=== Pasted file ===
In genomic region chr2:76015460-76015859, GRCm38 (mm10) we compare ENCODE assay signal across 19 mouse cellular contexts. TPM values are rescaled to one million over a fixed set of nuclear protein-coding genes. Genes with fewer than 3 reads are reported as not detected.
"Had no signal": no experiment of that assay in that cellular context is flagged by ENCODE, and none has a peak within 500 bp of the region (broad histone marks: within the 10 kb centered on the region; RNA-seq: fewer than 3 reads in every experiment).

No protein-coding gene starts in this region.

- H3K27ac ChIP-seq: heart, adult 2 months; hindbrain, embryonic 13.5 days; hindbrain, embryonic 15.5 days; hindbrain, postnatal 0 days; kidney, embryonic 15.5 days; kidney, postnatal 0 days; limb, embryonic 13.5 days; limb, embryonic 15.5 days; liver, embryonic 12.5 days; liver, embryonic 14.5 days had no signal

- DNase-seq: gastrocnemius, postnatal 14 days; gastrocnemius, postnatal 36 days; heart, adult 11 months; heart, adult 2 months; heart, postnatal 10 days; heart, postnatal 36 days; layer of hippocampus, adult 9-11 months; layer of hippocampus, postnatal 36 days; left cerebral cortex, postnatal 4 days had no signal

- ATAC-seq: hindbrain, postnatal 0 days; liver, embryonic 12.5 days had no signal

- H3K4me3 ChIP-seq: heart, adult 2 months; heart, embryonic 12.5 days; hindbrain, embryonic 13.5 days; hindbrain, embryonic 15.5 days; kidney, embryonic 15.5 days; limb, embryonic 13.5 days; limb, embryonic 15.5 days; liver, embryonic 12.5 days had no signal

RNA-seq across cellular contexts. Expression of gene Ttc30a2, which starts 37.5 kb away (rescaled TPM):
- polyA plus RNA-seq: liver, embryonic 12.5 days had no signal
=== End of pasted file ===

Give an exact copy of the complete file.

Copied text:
In genomic region chr2:76015460-76015859, GRCm38 (mm10) we compare ENCODE assay signal across 19 mouse cellular contexts. TPM values are rescaled to one million over a fixed set of nuclear protein-coding genes. Genes with fewer than 3 reads are reported as not detected.
"Had no signal": no experiment of that assay in that cellular context is flagged by ENCODE, and none has a peak within 500 bp of the region (broad histone marks: within the 10 kb centered on the region; RNA-seq: fewer than 3 reads in every experiment).

No protein-coding gene starts in this region.

- H3K27ac ChIP-seq: heart, adult 2 months; hindbrain, embryonic 13.5 days; hindbrain, embryonic 15.5 days; hindbrain, postnatal 0 days; kidney, embryonic 15.5 days; kidney, postnatal 0 days; limb, embryonic 13.5 days; limb, embryonic 15.5 days; liver, embryonic 12.5 days; liver, embryonic 14.5 days had no signal

- DNase-seq: gastrocnemius, postnatal 14 days; gastrocnemius, postnatal 36 days; heart, adult 11 months; heart, adult 2 months; heart, postnatal 10 days; heart, postnatal 36 days; layer of hippocampus, adult 9-11 months; layer of hippocampus, postnatal 36 days; left cerebral cortex, postnatal 4 days had no signal

- ATAC-seq: hindbrain, postnatal 0 days; liver, embryonic 12.5 days had no signal

- H3K4me3 ChIP-seq: heart, adult 2 months; heart, embryonic 12.5 days; hindbrain, embryonic 13.5 days; hindbrain, embryonic 15.5 days; kidney, embryonic 15.5 days; limb, embryonic 13.5 days; limb, embryonic 15.5 days; liver, embryonic 12.5 days had no signal

RNA-seq across cellular contexts. Expression of gene Ttc30a2, which starts 37.5 kb away (rescaled TPM):
- polyA plus RNA-seq: liver, embryonic 12.5 days had no signal